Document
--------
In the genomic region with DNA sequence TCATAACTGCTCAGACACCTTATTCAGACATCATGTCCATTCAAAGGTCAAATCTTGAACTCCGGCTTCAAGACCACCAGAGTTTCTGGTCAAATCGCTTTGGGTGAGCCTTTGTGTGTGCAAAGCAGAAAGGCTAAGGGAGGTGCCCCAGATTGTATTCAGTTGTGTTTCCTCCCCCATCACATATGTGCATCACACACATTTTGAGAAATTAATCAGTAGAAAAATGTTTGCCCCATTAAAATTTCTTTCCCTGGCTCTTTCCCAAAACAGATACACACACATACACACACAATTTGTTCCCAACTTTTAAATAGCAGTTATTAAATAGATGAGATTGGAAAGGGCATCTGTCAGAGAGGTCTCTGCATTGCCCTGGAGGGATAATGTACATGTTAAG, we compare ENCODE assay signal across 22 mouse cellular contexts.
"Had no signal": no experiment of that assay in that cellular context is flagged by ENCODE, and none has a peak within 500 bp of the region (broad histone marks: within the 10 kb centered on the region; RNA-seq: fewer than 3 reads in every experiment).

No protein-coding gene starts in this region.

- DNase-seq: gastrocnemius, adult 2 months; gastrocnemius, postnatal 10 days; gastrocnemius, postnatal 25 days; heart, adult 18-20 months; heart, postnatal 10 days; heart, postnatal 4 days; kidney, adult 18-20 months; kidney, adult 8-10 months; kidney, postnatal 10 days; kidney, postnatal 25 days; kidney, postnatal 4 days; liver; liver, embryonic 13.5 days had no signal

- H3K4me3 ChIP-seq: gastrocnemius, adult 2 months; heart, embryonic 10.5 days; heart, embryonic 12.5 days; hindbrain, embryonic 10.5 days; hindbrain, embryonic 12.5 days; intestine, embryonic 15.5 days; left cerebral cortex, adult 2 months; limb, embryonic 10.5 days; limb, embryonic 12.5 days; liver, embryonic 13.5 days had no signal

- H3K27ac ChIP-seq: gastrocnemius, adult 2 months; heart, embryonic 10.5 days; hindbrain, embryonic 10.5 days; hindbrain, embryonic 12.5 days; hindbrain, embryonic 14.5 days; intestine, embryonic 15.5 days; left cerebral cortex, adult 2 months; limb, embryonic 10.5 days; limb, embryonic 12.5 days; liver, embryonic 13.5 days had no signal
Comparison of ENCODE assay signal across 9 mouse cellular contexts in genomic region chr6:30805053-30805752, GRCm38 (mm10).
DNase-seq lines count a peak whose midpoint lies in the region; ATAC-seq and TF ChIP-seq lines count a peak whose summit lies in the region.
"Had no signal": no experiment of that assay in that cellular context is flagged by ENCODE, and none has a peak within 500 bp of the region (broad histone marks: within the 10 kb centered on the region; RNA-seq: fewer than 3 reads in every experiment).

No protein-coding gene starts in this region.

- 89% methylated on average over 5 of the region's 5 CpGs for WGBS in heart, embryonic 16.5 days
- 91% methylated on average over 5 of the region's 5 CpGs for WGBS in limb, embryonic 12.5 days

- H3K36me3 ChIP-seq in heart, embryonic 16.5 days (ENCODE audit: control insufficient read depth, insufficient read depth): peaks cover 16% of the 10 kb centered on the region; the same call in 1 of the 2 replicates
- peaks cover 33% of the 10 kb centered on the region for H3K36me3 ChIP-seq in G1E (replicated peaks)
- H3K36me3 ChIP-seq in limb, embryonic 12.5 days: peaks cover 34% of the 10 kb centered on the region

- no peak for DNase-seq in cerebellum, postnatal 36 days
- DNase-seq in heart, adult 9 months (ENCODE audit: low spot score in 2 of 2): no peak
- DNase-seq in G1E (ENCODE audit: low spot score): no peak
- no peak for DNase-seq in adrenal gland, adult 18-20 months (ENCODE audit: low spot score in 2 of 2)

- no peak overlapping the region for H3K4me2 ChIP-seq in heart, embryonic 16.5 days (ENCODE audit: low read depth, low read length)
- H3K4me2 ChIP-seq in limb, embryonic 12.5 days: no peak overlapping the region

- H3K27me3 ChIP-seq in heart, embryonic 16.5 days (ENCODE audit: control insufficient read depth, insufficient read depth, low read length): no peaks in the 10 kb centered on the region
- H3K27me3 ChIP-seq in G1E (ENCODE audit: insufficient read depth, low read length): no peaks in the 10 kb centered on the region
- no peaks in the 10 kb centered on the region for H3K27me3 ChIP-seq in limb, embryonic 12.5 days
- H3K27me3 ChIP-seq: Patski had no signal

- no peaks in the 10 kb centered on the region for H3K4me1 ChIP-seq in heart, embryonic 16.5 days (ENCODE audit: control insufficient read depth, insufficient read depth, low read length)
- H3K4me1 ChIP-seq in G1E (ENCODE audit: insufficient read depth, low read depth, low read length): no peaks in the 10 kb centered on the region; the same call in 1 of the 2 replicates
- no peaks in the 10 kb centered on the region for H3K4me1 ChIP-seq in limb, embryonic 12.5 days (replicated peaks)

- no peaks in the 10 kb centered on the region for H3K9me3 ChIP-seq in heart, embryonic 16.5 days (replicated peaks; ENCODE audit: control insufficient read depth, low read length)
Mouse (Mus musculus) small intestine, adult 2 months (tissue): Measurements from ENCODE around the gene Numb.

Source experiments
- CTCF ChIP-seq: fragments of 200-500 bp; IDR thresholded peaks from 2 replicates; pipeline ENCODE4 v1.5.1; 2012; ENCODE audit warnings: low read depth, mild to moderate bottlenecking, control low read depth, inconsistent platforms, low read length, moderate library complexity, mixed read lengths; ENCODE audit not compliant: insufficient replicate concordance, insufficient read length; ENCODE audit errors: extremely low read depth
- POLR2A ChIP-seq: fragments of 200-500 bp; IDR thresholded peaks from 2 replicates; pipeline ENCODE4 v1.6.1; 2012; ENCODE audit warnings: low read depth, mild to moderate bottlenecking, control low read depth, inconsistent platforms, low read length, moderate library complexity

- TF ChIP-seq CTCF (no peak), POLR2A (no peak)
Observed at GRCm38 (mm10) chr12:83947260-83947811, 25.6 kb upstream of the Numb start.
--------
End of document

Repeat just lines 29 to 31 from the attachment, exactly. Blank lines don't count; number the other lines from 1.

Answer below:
- no peaks in the 10 kb centered on the region for H3K9me3 ChIP-seq in heart, embryonic 16.5 days (replicated peaks; ENCODE audit: control insufficient read depth, low read length)
Mouse (Mus musculus) small intestine, adult 2 months (tissue): Measurements from ENCODE around the gene Numb.

Source experiments